Non-P-Cell (Cardiac Muscle Cell) Activation
Non P-Cell potentials remain at nearly -90mv and do not initiate an impulse until the threshhold has been reached.
The miraculous sequence is that each cells has an autonomic rate at which it will stimulate an impulse.
This is the cardiac backup system at work
The Brugada Syndrome
In Brugada Syndrome, the action potentials of many cells are not in sync and can trigger cardiac arrhythmias.
The profile of the transmural action potentials vary from the norm due to aberrations sodium ion exchange.
The syndrome is also classified into 3 categories based on the electrocardiogram, they are:
Special Procedures - The Drug Challenge
Under controlled and monitored setting, medications like procainamide or flecanide may be used to observe changes in the electrocardiogram indicating the effects in changing the ionic balance of the conduction system.
Things To Look Out For In Brugada Syndrome
Signs and Symptoms
Similar to most cardiac emergencies, the Brugada Syndrome includes:
There are no cures for Brugada Syndrome but treatment methods may include channel blocking agents to minimize abnormal rhythms or an implantable cardiac defibrillator in high-risk patients.
Genetic testing is a trend in heart diseases that may have a familial or genetic origin. The identifications of certain genes may identify the possibility that a patient is at high risk and follow-ups are usually performed for the signs of progression at which an appropriate treatment may be planned.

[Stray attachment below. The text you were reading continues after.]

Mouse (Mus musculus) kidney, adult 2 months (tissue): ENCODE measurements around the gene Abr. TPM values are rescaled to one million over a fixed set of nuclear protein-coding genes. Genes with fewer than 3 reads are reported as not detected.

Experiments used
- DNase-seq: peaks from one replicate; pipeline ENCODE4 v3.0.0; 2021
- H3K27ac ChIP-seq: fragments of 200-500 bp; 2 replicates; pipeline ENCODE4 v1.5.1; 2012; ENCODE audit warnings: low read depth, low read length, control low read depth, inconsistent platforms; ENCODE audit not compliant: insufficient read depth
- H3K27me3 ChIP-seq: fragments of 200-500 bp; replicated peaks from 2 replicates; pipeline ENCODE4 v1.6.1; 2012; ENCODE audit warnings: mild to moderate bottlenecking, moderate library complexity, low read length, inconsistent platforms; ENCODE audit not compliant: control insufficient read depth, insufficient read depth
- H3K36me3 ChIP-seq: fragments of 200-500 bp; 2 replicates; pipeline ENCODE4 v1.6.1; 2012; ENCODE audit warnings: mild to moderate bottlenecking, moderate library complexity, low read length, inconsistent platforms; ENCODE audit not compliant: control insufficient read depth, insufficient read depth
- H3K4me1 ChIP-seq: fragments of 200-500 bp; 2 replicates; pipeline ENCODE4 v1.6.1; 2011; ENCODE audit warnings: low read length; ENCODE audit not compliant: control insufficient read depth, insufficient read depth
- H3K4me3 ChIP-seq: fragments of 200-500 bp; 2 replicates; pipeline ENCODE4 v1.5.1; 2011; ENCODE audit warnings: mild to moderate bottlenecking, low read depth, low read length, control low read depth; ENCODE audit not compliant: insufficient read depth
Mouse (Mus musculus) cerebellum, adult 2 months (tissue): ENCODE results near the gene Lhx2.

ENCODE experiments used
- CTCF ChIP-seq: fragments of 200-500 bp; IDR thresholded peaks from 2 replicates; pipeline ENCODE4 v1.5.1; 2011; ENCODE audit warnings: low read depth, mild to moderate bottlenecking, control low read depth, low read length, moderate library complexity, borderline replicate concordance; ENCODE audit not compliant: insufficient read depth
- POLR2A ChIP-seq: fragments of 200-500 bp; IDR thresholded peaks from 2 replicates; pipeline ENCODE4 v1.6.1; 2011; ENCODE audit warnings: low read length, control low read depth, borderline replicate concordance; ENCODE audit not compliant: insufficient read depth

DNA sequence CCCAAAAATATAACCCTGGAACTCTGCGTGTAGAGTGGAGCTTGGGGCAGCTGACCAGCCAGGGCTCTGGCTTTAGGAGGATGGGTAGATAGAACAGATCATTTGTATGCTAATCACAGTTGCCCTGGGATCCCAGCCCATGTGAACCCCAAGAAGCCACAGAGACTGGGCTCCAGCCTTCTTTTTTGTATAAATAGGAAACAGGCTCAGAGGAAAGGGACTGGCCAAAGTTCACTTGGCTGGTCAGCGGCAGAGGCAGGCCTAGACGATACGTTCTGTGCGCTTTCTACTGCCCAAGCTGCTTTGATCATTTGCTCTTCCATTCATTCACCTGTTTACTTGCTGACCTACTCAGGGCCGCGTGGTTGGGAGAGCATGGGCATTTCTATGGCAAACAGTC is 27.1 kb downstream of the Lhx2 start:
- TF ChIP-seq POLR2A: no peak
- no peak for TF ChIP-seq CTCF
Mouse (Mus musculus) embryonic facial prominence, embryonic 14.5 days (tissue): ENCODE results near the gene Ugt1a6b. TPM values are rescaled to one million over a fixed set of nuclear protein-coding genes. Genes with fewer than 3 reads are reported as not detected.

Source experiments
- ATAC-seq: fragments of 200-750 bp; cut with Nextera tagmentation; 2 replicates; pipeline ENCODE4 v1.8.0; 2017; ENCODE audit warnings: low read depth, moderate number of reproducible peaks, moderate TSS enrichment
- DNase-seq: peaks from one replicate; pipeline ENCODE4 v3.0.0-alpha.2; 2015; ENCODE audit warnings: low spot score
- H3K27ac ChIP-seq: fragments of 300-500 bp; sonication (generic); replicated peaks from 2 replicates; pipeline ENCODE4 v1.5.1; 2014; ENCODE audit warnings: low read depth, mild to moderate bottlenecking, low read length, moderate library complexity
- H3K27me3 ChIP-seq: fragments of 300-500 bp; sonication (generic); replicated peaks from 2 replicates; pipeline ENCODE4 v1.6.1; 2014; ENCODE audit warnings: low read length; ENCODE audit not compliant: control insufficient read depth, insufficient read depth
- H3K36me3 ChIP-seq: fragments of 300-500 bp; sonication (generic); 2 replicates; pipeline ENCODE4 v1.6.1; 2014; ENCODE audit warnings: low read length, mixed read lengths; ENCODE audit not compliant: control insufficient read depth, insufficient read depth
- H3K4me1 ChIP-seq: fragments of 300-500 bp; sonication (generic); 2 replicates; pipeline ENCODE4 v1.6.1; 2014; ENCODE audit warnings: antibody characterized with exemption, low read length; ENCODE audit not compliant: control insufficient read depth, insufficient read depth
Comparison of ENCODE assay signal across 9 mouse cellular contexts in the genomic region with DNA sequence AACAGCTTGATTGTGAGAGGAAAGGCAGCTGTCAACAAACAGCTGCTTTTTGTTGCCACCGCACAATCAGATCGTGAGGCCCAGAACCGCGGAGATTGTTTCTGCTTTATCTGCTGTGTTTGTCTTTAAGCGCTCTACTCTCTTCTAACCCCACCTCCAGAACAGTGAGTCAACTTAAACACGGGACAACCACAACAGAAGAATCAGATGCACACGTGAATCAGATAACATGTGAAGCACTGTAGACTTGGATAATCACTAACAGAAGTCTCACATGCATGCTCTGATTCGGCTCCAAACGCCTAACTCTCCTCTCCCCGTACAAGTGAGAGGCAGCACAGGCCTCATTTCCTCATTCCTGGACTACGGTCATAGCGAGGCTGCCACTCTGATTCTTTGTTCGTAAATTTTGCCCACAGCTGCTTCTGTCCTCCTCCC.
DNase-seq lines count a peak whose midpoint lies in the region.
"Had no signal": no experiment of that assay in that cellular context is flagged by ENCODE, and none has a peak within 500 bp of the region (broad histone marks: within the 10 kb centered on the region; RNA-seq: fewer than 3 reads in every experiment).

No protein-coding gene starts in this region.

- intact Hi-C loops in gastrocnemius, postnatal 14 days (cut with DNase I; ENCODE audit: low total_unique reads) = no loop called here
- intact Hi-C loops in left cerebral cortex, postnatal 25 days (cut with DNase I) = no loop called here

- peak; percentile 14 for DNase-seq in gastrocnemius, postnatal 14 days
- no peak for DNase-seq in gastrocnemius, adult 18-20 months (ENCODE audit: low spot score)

So, despite the headlines, hot dogs are not to blame for cardiac arrest, however, due to the high levels of bad fats in these tubes of deliciousness, one should eat them only sparingly as part of a healthy diet.
As we always say, "Learn More!",
Richard Keith Howell Duncan, RDCS, RCS, RCIS, BBA
Links for Brugada Syndrome
Management of patients with a Brugada ECG pattern, ESC Council for Cardiology Practice European Society of Cardiology Vol.7,N°24 - 17 Mar 2009
“The Brugada Syndrome In Depth.” The Brugada Syndrome In Depth - Clinics - Stanford Center for Inherited Cardiovascular Disease - familyheart.stanford.edu/clinics/brugada2.html.
“Brugada Syndrome.” Saint Luke's Health System, www.saintlukeshealthsystem.org/health-library/brugada-syndrome.
“Brugada syndrome.” Wikipedia, Wikimedia Foundation, 2 Oct. 2017, en.wikipedia.org/wiki/Brugada_syndrome.
Reporter, Andrea Downey Digital Health. “Boy, 9, nearly dies after one bite of a HOT DOG - after it triggered freak heartbeat.” The Sun, The Sun, 7 Sept. 2017, www.thesun.co.uk/news/4411454/boy-9-nearly-dies-after-one-bite-of-a-hot-dog-after-it-triggered-freak-heartbeat/.
Scutti, Susan. “Boy Takes Bite of Hot Dog -- and His Heart Stops.” CNN, Cable News Network, 7 Sept. 2017, www.cnn.com/2017/09/06/health/hot-dog-cardiac-arrest-brugada-syndrome/index.html.
May, Ashley. “Bite of Hot Dog Stops 9-Year-Old Boy's Heart, Reveals Rare Condition.” USA Today, Gannett Satellite Information Network, 6 Sept. 2017, www.usatoday.com/story/news/nation-now/2017/09/06/bite-hot-dog-stops-9-year-old-boys-heart-reveals-rare-condition/636666001/#.
Nierenberg, Cari. “Child Nearly Dies After Taking Big Bite of Hot Dog.” LiveScience, Purch, 7 Sept. 2017, www.livescience.com/60337-child-rare-heart-disorder-brugada-syndrome.html.